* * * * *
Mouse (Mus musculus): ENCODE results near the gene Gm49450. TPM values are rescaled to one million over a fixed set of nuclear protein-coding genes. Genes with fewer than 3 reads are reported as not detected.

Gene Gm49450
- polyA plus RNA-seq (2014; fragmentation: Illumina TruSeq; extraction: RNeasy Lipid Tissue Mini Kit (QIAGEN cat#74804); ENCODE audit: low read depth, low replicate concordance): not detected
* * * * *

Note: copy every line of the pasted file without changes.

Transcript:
Mouse (Mus musculus): ENCODE results near the gene Gm49450. TPM values are rescaled to one million over a fixed set of nuclear protein-coding genes. Genes with fewer than 3 reads are reported as not detected.

Gene Gm49450
- polyA plus RNA-seq (2014; fragmentation: Illumina TruSeq; extraction: RNeasy Lipid Tissue Mini Kit (QIAGEN cat#74804); ENCODE audit: low read depth, low replicate concordance): not detected